There are five phases of baseball: Pitching, defense, hitting, baserunning, and a certain breed of sportswriter concern trolling fans by pretending that the game is dying because it gets worse TV ratings than football.
This is a red herring, because comparing baseball’s TV ratings to football’s, in 2016, requires going through several causal filters and discarding the irony of newspapermen using TV ratings to predict the death of a cultural institution.
But baseball might actually be dying, just for different reasons. Let me share with you a line graph and a one-sentence quote that keep me up at night.
These are the major-league averages in hits and strikeouts over the past 100 seasons, courtesy of Baseball-Reference.
And here’s something Joe Sheehan said on the Will Leitch Experience podcast on July 14, 2014.
“We’re about two years away, at current paces, from strikeouts being more common than hits of any stripe.” Sheehan’s got about half a season to close a pretty big gap, but the sentiment is still terrifying.
This is the evolution of baseball toward tactical optimality. Pitchers are throwing harder and walking fewer batters than ever, as DIPS theory has dictated the course not only of sabermetric analysis over the past 30 years, but scouting and player development as well. We know that pitching to contact gets you fewer outs, on the whole, than trying to miss bats, even if you institute radical defensive shifts that turn batted balls into outs at greater rates than conventional defenses.
Meanwhile, offenses are on the downslope of a cyclical trend in stolen base attempts per game.
At the same time, we’ve realized that the best way to score runs is not to put men on and move them over, it’s to hit home runs, while no real effort is being made to cut down on strikeouts on the offensive end. It’s not necessarily great news that Mike Trout, Nelson Cruz and Chris Davis all struck out 150 times or more this year, but their teams will live with it because they all managed to hit at least 41 home runs with a better-than-average OBP.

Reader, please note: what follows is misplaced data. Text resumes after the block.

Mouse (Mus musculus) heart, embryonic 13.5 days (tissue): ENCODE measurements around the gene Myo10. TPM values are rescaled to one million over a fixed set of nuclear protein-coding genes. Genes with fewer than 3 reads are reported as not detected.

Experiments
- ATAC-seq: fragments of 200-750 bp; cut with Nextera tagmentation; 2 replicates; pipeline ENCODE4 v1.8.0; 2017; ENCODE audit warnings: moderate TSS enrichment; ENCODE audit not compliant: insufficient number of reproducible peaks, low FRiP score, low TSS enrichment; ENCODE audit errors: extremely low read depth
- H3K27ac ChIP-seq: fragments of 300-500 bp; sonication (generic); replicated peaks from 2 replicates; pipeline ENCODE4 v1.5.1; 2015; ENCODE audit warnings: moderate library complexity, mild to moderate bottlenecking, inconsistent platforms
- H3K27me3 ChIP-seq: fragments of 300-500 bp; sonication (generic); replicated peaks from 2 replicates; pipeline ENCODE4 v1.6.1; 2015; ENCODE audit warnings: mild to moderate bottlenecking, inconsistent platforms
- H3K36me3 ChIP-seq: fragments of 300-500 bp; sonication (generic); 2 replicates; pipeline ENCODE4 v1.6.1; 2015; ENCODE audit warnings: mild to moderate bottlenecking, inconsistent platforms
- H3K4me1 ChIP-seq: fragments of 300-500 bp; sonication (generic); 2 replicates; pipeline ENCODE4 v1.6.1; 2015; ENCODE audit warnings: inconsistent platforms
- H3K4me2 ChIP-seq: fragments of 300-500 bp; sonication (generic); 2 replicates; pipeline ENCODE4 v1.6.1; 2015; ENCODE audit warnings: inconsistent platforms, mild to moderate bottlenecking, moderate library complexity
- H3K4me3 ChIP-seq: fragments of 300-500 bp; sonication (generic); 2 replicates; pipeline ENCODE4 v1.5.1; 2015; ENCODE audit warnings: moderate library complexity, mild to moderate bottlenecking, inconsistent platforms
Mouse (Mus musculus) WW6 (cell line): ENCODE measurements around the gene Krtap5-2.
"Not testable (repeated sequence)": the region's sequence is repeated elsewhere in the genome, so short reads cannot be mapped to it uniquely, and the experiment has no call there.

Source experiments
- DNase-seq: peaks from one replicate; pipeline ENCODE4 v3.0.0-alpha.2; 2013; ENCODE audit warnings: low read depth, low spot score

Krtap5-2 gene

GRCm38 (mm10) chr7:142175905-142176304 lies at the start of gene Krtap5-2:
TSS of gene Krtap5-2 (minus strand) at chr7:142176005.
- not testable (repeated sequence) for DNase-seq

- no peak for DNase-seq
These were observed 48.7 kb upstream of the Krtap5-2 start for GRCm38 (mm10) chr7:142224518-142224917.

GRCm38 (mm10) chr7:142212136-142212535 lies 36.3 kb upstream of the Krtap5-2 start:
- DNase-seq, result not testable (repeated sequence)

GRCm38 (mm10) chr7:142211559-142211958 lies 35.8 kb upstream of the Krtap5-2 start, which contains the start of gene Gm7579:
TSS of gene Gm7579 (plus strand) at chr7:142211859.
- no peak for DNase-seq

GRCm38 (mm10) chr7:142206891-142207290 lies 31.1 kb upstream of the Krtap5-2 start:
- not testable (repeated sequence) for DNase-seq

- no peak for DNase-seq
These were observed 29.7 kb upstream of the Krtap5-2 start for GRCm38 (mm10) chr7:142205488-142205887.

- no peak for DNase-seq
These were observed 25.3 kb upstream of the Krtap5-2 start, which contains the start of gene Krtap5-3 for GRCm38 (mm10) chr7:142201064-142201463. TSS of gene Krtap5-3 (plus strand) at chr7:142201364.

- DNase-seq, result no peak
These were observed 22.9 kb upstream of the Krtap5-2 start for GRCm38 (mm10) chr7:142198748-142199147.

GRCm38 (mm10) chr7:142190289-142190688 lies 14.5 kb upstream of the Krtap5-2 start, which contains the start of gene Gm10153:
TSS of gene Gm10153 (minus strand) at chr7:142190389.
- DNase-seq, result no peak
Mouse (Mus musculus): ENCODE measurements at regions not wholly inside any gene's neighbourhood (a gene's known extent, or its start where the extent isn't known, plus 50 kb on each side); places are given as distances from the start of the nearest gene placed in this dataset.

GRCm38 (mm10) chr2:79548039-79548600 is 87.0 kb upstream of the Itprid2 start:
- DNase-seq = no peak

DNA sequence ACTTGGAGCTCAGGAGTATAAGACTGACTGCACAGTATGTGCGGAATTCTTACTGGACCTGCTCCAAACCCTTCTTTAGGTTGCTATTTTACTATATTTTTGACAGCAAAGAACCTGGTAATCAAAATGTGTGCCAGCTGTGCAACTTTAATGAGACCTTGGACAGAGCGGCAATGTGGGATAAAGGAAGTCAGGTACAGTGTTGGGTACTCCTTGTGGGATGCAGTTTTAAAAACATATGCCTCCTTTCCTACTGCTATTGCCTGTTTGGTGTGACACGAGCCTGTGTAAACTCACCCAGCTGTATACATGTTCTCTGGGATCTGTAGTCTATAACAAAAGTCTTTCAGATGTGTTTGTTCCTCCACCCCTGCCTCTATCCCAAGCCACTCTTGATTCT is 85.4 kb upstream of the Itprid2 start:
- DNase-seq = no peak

The sum total of all of these things is that baseball is trending toward an ideal tactical state, in which as many at-bats as possible end with the ball either in the seats or in the catcher’s mitt. Pitchers who throw hard and rip off absurd breaking balls are exciting, as are home runs. But this tactical ideal is short on confrontations between runners and fielders—including stolen bases—as well as turning more batted balls than ever into outs. The goals of both the defense (strikeouts) and offense (home runs) require the participation of only three of the at least 10 men on the field, and requires none of them to exhibit the kind of running-and-jumping form of athleticism that is most often on display in other sports.
This is not absolutely a less-entertaining form of the game, but baseball right now is at a record low in terms of action and necessary relative athleticism, because you need less and less of both to win.
I’m hardly the first person to realize this—Sheehan went on in that conversation to explore the topic in depth, and a turn-of-the-century Bill James essay warned against combating the offensive explosion of the late 1990s with remedies that would lead to more strikeouts, for precisely this reason.
But winning baseball resembles exciting baseball less and less with each passing year.
This would be troubling and interesting on its own if the exact opposite thing weren’t happening in basketball for the exact same reason.